Those two players, like plenty of NFL tight ends and wide receivers, wear "sticky" gloves made with a rubbery material on the palms to help hold onto a football. Consider these mitts the 2000's' answer to the 1970's' Stickum, the gooey substance famously used by Oakland Raiders defensive back Lester Hayes and receiver Fred Biletnikoff, among others, before it was banned three decades ago.
"I wear gloves - rain, sleet, hail, snow, outdoor, indoors. I got to have some gloves," Cruz said. "I feel naked without gloves."
"You grip the ball better, no question," Cruz's teammate Hakeem Nicks said. "You don't even (need to) think about catching it."
Take a close look during the NFL championship game in Indianapolis next Sunday; most of the players who'll be on the field will have their hands enhanced. What the league refers to as "gloves with tactified surfaces" - with a synthetic material in the palm instead of old-school leather - entered the football world more than 15 years ago. But equipment makers have developed increasingly helpful models over time, and the popularity has increased.
"I definitely think it's a huge advantage for receivers," said Kurt Warner, a quarterback in three Super Bowls who now appears on the NFL Network. "You see all these one-handed catches, and guys snagging balls, and you say, `Whoa, that's almost impossible.' It slows the spin on the ball."
"It's more grippier. It gets the ball down quicker," Mesko said.
Gronkowski's really stand out on TV, because they're all white, and he wraps white tape around his wrists at the base of the gloves, making them look massive.
Plus, he grabs pretty much everything thrown in his direction: Gronkowski's 90 catches this season ranked fifth in the NFL, and his 17 touchdown receptions set a record for a tight end.
"Oh, I can catch. Every receiver needs be able to catch barehanded," Jennings said. "The gloves don't catch the ball for you. It's the hands."
That's certainly true, of course.
Still, others do acknowledge some assistance from the gloves.
Other players praised the equipment for keeping hands safe from injury in case they get stepped on or while blocking.
Still, these aren't exactly the kind of mittens you'd choose to stay warm in the dead of winter.
"I feel like if there's a ball anywhere near me, and I can just get a hand on it, I feel pretty confident that I'm going to catch it, whether it's the gloves or hand-eye coordination. If I don't have gloves on," Rudolph continued, "I might not be able to just grab it with one hand. It might slip out."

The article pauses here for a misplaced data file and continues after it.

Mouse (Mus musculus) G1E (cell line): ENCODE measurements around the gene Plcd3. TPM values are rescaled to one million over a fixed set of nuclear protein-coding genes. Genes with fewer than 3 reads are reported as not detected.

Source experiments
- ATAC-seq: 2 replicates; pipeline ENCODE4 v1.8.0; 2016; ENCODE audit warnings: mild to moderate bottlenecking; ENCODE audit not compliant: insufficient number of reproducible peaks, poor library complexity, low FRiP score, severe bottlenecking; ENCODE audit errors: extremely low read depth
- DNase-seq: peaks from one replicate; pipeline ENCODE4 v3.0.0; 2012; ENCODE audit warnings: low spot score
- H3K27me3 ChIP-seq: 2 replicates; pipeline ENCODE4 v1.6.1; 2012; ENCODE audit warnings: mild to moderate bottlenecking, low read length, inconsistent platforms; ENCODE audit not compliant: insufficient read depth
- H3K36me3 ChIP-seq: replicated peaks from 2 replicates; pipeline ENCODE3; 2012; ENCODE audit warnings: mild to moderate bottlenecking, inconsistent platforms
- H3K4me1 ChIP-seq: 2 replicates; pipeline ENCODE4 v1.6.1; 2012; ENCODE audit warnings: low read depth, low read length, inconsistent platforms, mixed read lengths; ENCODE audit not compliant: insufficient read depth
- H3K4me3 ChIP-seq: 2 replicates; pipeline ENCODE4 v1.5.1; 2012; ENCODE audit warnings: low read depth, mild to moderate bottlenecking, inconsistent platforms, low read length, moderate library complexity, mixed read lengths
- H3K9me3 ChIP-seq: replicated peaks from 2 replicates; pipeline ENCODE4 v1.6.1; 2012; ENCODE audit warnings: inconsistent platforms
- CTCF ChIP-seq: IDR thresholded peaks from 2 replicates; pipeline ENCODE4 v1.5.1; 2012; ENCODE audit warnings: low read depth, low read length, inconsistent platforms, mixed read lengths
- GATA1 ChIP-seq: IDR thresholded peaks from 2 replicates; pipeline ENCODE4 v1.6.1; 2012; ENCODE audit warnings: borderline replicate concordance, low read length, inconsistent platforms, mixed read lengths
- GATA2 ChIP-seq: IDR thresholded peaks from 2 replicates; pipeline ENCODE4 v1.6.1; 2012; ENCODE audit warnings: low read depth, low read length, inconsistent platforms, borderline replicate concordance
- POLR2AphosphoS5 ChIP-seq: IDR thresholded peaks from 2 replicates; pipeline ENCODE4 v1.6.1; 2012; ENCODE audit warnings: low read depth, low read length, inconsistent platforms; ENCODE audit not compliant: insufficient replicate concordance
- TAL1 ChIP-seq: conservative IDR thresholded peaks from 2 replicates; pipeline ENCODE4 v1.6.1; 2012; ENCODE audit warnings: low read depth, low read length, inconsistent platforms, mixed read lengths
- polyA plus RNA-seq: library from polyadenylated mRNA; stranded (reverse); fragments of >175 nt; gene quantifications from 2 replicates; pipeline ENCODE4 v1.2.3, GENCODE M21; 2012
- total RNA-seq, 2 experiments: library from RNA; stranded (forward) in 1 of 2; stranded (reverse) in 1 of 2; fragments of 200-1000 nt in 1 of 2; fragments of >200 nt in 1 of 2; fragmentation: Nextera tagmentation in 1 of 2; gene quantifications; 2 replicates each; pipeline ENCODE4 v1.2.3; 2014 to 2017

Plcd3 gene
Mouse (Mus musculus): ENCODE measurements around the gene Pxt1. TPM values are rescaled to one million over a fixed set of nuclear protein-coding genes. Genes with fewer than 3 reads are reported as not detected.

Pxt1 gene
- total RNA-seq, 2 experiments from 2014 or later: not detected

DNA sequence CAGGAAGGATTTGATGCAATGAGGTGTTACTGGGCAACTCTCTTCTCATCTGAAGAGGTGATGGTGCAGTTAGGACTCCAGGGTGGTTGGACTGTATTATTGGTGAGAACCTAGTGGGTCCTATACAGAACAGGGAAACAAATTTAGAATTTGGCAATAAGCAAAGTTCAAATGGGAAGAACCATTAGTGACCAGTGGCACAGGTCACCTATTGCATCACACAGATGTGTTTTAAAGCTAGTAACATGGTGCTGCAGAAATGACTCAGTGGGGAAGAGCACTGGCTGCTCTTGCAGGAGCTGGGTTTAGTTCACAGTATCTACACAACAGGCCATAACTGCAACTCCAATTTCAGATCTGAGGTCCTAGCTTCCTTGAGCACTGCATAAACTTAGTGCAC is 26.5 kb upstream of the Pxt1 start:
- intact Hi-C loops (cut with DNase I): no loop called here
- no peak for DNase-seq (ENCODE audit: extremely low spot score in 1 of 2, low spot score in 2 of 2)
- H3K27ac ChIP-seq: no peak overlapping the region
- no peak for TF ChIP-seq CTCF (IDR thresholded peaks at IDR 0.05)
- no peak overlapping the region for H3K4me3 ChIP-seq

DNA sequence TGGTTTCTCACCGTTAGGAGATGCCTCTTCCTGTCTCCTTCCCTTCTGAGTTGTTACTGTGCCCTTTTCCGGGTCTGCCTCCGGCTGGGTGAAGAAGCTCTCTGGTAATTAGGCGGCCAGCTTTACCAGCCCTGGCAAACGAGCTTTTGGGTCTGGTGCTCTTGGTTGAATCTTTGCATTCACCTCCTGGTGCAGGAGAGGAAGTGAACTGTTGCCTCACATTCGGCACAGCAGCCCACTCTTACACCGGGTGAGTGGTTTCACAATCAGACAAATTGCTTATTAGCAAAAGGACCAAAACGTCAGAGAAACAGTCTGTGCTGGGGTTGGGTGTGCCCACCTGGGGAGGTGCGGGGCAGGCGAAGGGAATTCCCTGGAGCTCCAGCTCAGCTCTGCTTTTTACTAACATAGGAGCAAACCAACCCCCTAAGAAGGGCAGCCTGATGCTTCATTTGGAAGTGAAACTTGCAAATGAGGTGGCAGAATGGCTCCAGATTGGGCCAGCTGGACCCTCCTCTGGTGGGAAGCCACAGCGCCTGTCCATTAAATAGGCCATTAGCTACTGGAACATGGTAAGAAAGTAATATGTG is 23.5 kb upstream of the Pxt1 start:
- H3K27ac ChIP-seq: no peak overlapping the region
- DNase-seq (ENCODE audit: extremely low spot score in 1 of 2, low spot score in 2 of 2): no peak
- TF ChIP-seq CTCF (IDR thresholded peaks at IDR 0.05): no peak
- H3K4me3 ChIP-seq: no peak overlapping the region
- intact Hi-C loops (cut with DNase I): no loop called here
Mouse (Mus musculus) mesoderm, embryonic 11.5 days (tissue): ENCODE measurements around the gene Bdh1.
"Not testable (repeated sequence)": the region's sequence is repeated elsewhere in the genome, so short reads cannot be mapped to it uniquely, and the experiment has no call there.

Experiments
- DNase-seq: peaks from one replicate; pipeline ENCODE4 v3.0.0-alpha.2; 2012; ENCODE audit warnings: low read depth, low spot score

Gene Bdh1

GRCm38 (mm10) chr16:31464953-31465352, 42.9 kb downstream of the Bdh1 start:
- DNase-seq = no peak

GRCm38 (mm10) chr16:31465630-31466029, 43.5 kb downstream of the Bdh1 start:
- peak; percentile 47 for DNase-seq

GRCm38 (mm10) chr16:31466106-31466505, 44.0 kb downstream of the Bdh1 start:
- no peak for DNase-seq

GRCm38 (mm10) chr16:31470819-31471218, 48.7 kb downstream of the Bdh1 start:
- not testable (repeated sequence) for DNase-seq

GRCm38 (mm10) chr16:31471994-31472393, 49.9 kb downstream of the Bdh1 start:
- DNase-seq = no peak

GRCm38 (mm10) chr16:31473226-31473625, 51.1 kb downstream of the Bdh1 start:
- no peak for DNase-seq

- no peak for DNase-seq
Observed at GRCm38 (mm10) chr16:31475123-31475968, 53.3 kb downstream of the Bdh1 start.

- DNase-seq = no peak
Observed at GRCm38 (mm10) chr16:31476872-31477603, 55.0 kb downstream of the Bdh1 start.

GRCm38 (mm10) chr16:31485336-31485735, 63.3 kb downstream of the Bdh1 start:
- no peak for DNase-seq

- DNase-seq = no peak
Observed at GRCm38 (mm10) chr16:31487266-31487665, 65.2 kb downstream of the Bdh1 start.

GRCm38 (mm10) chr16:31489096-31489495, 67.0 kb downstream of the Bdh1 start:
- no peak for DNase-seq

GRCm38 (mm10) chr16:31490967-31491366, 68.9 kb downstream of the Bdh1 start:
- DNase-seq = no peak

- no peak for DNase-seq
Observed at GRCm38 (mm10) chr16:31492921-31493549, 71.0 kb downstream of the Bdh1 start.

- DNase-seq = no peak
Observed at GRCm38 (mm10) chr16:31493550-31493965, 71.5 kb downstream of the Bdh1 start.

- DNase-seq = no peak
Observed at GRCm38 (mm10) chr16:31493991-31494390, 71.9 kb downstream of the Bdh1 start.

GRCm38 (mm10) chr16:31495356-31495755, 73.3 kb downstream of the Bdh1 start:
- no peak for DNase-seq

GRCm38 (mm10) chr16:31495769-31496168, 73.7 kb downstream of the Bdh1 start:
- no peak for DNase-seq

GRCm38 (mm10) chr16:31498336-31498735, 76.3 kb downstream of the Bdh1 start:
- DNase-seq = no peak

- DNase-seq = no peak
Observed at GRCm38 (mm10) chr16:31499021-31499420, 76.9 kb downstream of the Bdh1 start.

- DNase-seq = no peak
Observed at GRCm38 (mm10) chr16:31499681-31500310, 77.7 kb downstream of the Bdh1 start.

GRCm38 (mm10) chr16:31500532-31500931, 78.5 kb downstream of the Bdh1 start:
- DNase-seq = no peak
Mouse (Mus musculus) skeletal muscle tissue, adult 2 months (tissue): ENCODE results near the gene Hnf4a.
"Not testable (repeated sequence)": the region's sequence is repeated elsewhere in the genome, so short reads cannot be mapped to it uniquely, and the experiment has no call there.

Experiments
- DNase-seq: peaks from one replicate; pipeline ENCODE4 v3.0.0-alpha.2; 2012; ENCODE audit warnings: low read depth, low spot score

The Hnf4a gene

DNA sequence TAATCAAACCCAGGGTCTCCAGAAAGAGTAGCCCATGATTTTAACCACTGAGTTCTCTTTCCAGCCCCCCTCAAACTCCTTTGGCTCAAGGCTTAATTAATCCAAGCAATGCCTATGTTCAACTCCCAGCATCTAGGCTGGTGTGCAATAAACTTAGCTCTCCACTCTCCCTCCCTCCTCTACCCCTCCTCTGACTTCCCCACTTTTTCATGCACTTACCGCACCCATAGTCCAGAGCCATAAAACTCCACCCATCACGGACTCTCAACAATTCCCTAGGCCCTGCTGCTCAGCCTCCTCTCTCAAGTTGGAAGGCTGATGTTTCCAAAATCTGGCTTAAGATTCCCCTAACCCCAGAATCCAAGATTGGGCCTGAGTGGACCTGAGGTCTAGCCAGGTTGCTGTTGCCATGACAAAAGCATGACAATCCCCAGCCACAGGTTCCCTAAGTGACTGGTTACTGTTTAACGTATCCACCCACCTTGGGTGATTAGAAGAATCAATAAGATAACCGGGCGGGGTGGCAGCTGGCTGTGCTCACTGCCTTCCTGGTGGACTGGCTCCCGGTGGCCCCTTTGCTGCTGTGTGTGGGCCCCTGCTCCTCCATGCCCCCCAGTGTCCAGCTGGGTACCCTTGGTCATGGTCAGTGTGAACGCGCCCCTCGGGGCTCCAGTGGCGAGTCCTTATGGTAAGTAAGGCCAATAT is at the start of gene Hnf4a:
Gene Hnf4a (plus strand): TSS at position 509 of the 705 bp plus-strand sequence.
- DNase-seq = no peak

Slater, New England's special teams captain and someone who occasionally plays on offense and defense, began wearing gloves in high school. He couldn't recall the last time he saw a barehanded player trying to grab a pass on a football field.
And he, like others, noted how the gloves keep getting better. A far cry from when his father, Hall of Fame offensive lineman Jackie Slater, was in the league.
"Nowadays, the gloves are so `tacky' - they've got a lot of stick to them," the younger Slater said.
When his father played, he added, "They wore gloves, but I don't think they were as, like, high-tech as they are now. The gloves are getting more and more high-tech. Nike's coming out with something different every year."
Sometimes even more frequently than that.
Former NFL head coach Tony Dungy's son Eric plays college football at Oregon and is a receiver, so he's always getting the newest gear from Nike, a major supporter of that school. Dungy said it seems as if Eric calls every couple of weeks to tell him about the latest model of gloves and the improvements.
That equipment maker's website boasts that the rubberlike substance on the palms of some of its gloves is the "most innovative sticky material to date."
As Cleveland Browns tight end Evan Moore put it: "This type of material seems to grab the ball a bit more than just a standard piece of leather."
"These guys, they want the gloves all the time, because it does help them catch the ball, and they feel good, and it's consistent, no matter what the weather," said Dungy, who coached the Indianapolis Colts to a Super Bowl title and will be part of NBC's broadcasting crew next weekend. "I do wonder sometimes how Biletnikoff and (Hall of Famer Lynn) Swann and those guys, if they had some of this technology now - I don't know they ever would have dropped a ball."
Giants equipment manager Joe Skiba said the team broke out special gloves for the rain-soaked NFC championship game at San Francisco because those particular ones "don't lose their `tackiness' in wet weather."
There are models meant to be used on snowy or particularly cold days, but Skiba explained: "Our receivers won't wear a winter glove. They want to feel the ball and think they don't with those gloves."
Nicks is planning to wear his usual red gloves. Skiba will set him up with a new pair, just like every week all season.
Instead, Coughlin talked about seeing "those red gloves go up." Everyone knew who he was talking about.
AP Pro Football Writer Barry Wilner, AP Sports Writers Tom Withers, Dennis Waszak, Howard Ulman, Tom Canavan, Rachel Cohen, Jaymes Song, Dave Campbell, David Ginsburg and Janie McCauley, and freelance writer Matthew Carroll, contributed to this report.
Howard Fendrich is on Twitter at http://twitter.com/HowardFendrich